Returning from Siach, I am filled with pride to be part of the UK Jewish community, but perhaps even more proud to now consider myself part of the revitalised European Jewish community.
Our European delegation was young and old, religious and secular and came from a mix of grassroots and establishment organisations. It is the strength and vibrancy of our diversity, as well as our increasingly effective partnerships, that enabled us to engage with and contribute so much to this process with our cousins from North America and Israel. Perhaps due to our small size, we understand the necessity of collaboration. Perhaps more than the Americans and the Israelis, we have experience of working with ideas different to ours and finding common ground.
For example, Germany's Ines Astrug, from the European Janus Korczak Academy, works on children's rights projects inspired by the famous children's rights advocate. In similar fashion, human rights group Rene Cassin here in the UK inspires people with the work of the French-Jewish lawyer on the Universal Declaration of Human Rights.
Europe was bringing plenty to the table at Siach when it came to linking Jewish values and experience, dynamic activism and innovative approaches. But UK and European Jewry have emerged as key players in the global Jewish social justice conversation, not least because of the support and practical assistance from the Pears Foundation.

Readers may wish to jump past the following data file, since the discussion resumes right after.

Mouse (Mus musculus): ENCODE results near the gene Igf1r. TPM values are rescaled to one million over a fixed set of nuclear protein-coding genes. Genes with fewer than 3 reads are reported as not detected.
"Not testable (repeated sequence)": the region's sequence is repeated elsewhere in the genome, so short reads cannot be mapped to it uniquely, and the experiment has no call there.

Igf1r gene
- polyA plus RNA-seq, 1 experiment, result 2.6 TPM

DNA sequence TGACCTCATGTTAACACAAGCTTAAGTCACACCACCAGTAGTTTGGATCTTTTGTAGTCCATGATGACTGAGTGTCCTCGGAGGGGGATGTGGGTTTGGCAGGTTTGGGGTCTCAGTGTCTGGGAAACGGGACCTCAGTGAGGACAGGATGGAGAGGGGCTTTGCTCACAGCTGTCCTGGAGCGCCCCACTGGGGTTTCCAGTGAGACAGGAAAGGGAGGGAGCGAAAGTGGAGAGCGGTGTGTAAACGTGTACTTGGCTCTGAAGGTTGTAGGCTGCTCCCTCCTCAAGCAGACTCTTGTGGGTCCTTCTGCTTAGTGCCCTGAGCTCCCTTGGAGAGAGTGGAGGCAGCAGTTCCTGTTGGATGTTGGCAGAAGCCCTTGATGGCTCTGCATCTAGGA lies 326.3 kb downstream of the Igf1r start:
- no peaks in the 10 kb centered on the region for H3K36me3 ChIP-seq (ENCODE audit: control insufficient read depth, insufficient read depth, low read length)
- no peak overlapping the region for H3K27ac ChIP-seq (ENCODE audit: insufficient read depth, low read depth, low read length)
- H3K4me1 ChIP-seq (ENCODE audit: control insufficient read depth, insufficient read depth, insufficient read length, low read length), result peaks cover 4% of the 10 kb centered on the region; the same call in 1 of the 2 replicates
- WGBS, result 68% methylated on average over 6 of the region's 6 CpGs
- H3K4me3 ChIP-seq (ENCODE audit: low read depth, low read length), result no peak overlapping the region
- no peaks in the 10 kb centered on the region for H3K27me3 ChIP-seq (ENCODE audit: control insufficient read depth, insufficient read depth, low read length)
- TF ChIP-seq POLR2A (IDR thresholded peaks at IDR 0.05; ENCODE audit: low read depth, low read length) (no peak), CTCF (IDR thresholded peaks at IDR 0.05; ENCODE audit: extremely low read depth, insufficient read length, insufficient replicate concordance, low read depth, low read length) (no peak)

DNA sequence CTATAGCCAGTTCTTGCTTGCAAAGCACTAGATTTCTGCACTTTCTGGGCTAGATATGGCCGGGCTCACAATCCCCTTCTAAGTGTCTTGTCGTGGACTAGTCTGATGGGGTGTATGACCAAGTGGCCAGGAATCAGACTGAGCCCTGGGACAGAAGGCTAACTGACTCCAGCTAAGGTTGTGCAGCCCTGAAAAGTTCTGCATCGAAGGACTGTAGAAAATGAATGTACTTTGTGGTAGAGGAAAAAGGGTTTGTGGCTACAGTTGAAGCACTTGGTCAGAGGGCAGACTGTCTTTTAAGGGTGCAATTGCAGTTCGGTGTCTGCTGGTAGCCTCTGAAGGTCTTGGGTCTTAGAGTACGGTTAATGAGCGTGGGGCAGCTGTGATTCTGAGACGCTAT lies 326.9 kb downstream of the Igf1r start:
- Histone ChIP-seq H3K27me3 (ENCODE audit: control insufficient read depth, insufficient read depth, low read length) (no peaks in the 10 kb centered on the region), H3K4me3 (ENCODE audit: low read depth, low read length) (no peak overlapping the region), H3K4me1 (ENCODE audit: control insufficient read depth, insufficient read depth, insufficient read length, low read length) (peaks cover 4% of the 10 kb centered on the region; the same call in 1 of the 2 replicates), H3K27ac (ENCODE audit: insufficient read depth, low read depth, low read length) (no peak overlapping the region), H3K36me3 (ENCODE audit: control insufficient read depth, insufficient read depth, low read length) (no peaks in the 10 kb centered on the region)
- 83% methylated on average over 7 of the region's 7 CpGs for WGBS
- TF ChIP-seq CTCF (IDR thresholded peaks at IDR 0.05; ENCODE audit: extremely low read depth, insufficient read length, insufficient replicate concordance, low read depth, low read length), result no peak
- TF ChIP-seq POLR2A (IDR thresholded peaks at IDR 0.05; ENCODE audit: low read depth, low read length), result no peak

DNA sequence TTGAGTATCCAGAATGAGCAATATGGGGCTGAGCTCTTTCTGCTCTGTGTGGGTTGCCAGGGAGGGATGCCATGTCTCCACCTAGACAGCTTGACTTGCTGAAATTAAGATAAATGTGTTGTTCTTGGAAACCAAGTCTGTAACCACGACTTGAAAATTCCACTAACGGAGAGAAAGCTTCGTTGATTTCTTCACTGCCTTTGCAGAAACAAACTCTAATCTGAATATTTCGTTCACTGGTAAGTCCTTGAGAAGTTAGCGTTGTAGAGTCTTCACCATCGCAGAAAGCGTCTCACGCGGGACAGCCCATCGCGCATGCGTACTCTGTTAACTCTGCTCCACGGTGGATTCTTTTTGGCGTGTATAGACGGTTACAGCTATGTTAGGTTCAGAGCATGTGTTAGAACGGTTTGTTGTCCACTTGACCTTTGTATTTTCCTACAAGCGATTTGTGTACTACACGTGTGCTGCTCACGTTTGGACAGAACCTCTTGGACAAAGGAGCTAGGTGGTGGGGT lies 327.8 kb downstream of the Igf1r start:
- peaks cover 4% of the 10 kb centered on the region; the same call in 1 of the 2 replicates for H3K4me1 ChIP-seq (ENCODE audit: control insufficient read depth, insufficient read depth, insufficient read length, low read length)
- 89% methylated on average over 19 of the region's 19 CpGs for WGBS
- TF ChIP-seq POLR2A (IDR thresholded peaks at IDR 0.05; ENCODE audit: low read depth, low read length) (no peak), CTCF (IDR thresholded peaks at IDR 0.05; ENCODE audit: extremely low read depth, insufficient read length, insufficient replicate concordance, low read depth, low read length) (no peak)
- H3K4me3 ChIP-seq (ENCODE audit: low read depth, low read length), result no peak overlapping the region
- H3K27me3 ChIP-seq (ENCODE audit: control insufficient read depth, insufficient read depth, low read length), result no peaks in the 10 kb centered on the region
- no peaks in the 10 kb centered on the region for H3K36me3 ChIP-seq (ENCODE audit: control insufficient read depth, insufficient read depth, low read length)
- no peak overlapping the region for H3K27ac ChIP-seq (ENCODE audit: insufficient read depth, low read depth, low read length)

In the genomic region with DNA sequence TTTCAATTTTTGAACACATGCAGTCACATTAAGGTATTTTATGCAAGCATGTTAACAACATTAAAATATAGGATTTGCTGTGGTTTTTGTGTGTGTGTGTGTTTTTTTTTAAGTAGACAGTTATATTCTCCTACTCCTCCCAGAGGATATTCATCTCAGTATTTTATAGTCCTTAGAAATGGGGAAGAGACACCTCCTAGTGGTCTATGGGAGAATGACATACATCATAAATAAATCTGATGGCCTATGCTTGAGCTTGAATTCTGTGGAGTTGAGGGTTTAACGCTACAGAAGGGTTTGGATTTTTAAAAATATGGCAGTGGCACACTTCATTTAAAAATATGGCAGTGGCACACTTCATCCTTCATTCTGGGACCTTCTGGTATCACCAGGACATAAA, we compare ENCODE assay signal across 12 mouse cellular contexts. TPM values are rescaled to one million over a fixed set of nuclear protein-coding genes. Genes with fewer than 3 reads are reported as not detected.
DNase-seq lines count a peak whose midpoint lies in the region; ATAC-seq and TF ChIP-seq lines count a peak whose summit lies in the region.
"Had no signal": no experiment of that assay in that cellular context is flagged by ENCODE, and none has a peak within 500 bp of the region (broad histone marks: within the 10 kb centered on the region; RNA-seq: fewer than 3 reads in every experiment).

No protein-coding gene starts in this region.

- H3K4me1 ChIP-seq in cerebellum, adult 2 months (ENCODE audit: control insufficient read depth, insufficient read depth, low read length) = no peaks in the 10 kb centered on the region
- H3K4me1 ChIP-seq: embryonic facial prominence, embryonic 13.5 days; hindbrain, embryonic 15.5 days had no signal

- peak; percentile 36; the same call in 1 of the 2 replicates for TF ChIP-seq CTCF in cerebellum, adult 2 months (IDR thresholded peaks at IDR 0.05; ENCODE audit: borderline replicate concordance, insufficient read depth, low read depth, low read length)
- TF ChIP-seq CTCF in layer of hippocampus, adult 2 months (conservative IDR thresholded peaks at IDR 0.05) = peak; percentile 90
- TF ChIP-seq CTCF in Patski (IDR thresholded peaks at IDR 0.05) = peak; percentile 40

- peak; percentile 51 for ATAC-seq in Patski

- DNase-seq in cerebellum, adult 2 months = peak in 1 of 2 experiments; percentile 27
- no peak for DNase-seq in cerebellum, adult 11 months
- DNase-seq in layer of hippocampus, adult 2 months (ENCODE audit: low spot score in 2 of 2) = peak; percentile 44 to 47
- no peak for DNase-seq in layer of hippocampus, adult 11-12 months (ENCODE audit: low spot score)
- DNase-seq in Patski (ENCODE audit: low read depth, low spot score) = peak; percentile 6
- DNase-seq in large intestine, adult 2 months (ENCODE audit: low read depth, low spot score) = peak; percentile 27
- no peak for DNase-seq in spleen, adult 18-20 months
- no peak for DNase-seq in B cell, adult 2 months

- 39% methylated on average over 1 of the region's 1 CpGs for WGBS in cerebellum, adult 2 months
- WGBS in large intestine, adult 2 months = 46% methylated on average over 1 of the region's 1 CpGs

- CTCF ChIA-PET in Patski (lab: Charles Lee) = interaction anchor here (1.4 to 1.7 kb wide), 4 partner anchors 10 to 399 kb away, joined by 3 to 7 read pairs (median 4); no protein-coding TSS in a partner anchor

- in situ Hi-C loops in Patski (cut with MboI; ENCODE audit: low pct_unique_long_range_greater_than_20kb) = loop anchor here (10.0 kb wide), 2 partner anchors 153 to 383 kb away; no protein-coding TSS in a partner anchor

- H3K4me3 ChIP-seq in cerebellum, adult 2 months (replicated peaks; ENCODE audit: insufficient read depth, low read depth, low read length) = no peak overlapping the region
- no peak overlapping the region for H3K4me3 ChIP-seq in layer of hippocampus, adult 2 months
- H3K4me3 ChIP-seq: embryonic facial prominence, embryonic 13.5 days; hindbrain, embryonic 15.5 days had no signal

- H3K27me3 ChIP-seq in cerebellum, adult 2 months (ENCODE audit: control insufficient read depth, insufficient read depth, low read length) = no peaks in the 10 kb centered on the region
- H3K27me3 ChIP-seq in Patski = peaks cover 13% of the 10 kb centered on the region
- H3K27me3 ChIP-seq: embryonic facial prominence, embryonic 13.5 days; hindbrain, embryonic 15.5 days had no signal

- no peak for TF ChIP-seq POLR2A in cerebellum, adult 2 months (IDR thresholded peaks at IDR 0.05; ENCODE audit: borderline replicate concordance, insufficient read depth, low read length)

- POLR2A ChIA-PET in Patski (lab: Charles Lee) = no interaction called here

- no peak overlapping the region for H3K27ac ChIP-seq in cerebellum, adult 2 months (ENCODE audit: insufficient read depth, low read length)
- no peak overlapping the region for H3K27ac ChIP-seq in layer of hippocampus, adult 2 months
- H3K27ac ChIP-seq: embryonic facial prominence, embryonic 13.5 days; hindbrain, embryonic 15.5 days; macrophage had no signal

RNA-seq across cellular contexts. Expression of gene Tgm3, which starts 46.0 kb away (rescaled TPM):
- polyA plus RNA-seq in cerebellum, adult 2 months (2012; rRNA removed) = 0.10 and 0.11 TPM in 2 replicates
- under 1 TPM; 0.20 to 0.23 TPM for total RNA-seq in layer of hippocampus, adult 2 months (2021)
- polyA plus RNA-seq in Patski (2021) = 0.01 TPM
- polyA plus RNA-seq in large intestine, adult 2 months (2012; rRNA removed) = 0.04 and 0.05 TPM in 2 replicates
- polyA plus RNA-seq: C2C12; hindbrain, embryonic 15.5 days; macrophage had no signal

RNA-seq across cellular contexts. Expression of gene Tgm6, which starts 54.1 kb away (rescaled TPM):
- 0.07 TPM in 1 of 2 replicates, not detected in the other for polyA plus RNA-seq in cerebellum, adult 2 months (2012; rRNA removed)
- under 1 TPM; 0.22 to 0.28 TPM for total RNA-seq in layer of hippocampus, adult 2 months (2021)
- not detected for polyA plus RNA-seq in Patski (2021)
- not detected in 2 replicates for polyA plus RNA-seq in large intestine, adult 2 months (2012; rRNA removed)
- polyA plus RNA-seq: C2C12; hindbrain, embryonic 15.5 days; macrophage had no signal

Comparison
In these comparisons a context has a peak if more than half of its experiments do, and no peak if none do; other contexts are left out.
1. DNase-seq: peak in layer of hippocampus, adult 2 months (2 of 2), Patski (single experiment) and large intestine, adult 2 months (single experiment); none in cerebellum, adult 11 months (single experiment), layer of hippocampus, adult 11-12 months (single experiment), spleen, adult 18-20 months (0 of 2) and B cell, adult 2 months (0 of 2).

Its support for a Jewish contribution to wider society and for Israel's role as a global citizen - and the conceptual link between the two - informed our approach, allowing us to be confident and comfortable at Siach in two areas that sometimes posed problems. At times, UK and European participants seemed more comfortable with Israel than the Americans and more comfortable with Judaism than the Israelis. Siach's aim of connecting people to their Jewish identity as a way to push for a more just and sustainable world on the main global stage is a path European Jewry is already on.
We are all grappling with what the 'Jewish' is in social action. We are influenced by the multiculturalism of Europe and at the same time dealing with the challenges of falling numbers of Jewish people, but have the excitement of a renaissance of Jewish life in Europe. JSAF, UK and European Jewry and our global partners are beginning to live a vision that strengthens Jewish identity in a way that fosters commitment to Jewish values, pushing us to act for a more just and sustainable world for all.